Victims could obtain compensation through a court order, civil action, state bodies dealing specifically with work-related rights, and the criminal injuries compensation tribunal. NGOs, however, criticized the lack of viable avenues for victim compensation, particularly those involved in sex trafficking. The trafficking law did not protect victims from prosecution for crimes committed as a result of being subjected to trafficking. NGOs noted the process for victims to seek immunity from punishment from criminal activity as a result of their trafficking is complex and required early legal representation. If authorities prosecuted an individual before he or she is formally identified as a trafficking victim, the criminal record cannot be expunged. The national police revised their protocols and increased regional training on identifying trafficking in cannabis cultivation; the police began including a human trafficking specialist in teams conducting these arrests to ensure trafficking victims were identified as such.

The government increased anti-trafficking prevention efforts. The justice ministry’s anti-trafficking unit coordinated interagency efforts, including the high-level interagency group and five working groups that included NGOs. The working groups, which provide a platform for consultation and civil society, increased their meetings during the reporting period. In October 2016, the government launched its second national action plan, which included analysis of the possible appointment of a national rapporteur and other independent monitoring mechanisms. The government-funded a consortium of NGOs to develop trafficking training materials for staff of the Reception and Integration Agency (RIA) centers for asylum-seekers and conducted a study group to the United Kingdom to improve victim identification practices. The government-funded an NGO to look at effective implementation of legislative measures targeting demand for trafficking victims. The government hosted a conference on trafficking for labor exploitation and the private sector, and provided advice to companies to prevent labor exploitation in their businesses and supply chains. The government and national police continued their active involvement in the Santa Marta Group, including the national police leading the North Atlantic Maritime Project and hosting an international conference on trafficking in the maritime industry.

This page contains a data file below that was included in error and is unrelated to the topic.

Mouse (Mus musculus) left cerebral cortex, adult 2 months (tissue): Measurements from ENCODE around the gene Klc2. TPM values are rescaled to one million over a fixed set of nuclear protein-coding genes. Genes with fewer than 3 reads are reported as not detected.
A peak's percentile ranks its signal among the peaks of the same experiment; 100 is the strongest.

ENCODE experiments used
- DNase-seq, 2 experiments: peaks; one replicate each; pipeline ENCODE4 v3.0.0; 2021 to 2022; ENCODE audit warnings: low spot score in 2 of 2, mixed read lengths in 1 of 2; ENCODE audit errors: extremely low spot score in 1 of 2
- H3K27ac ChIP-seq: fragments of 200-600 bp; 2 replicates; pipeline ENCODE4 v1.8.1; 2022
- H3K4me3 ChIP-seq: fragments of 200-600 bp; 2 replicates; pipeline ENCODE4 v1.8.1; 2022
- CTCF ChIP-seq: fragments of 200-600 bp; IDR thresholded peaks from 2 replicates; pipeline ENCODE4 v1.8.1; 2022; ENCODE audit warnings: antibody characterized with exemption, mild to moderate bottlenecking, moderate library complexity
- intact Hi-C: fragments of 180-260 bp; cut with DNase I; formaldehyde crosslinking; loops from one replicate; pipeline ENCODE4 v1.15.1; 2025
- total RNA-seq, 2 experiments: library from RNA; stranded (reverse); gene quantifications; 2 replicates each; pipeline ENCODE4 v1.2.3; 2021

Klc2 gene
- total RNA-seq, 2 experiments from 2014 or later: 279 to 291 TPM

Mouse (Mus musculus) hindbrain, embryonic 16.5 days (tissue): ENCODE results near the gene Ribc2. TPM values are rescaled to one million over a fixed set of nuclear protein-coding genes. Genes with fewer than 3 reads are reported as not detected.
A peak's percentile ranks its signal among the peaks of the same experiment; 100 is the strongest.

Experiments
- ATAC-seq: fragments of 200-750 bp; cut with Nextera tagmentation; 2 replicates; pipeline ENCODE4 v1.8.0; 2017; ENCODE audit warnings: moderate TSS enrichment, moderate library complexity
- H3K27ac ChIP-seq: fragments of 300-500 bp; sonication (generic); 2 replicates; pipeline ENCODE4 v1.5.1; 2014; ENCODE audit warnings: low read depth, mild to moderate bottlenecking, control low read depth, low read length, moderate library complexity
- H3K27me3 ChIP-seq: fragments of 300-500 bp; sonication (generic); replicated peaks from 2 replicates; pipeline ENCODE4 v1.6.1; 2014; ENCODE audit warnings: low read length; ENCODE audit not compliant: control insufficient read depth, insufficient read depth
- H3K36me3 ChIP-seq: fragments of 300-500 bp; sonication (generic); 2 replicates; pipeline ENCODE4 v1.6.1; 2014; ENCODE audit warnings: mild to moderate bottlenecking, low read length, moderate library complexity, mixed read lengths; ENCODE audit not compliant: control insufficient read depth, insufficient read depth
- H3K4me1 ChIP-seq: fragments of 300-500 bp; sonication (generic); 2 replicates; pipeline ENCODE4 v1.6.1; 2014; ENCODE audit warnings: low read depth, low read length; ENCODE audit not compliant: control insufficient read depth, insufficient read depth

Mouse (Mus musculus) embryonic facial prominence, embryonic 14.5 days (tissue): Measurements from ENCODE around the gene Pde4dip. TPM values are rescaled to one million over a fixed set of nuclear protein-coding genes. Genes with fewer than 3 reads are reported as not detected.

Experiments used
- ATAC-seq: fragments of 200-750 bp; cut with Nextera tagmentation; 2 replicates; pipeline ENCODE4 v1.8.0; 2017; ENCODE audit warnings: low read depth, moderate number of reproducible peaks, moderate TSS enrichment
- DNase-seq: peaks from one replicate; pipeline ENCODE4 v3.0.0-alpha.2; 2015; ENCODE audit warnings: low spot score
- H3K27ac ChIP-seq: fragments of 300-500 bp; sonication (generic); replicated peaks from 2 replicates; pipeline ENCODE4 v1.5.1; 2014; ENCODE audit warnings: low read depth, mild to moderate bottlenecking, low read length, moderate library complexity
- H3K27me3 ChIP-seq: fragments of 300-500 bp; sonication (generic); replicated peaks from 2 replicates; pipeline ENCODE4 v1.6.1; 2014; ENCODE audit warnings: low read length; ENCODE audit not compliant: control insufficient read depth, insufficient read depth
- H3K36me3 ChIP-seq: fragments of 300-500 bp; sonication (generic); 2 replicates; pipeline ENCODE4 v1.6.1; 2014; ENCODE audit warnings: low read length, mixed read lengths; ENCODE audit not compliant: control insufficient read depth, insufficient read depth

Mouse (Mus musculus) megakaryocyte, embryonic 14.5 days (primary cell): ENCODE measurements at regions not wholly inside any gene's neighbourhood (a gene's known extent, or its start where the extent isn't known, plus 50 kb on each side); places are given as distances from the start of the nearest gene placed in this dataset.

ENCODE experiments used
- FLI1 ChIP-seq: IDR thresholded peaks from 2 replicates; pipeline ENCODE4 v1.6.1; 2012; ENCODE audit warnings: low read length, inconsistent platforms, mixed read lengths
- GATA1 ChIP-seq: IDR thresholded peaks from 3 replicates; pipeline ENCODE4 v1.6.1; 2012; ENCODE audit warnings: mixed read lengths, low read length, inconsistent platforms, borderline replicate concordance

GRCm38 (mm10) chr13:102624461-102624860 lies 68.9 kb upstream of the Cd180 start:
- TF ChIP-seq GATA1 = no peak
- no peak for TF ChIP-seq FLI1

The government conducted awareness-raising for a variety of targeted groups, which included university students, social workers, diplomats, labor inspectors, migrant workers, and women’s groups. The government also produced a new information booklet on the rights of domestic workers that was available in multiple languages, and is available publicly, as well as through Ireland’s diplomatic network. The Ministry for Foreign Affairs and Trade provided €28,000 ($29,505) in funding to support capacity-building anti-trafficking work in Nigeria, Cameroon, Ghana, Uganda, Kenya, South Africa, and Zambia. The government provided anti-trafficking training to its diplomatic personnel, peacekeeping, and defense forces prior to their deployment abroad on international peacekeeping missions. The national police also provided training to international officers at the UN Army School in Ireland.

As reported over the past five years, Ireland is a destination and source country for women, men, and children subjected to sex trafficking and forced labor, including forced criminal activity. Irish children are subjected to sex trafficking within the country. Foreign trafficking victims identified in Ireland are from Africa, Asia, and Eastern Europe. Authorities have reported an increase in suspected victims from Nigeria (some related to upheavals from Boko Haram attacking villages), Romania, Brazil, and Pakistan. The Romani community and undocumented migrant workers are high-risk groups susceptible to human trafficking. Victims of forced labor have been identified in domestic work, the restaurant industry, waste management, fishing, seasonal agriculture, and car washing services. Vietnamese and Chinese men who have been prosecuted and sentenced for cannabis cultivation report indicators of forced labor, such as document retention, restriction of movement, and non-payment of wages. The government reported the problem of forced labor in the country is growing. Women from Eastern Europe who are forced into marriage in Ireland are at risk for sex trafficking and forced labor.

U.S. Department of State

The Lessons of 1989: Freedom and Our Future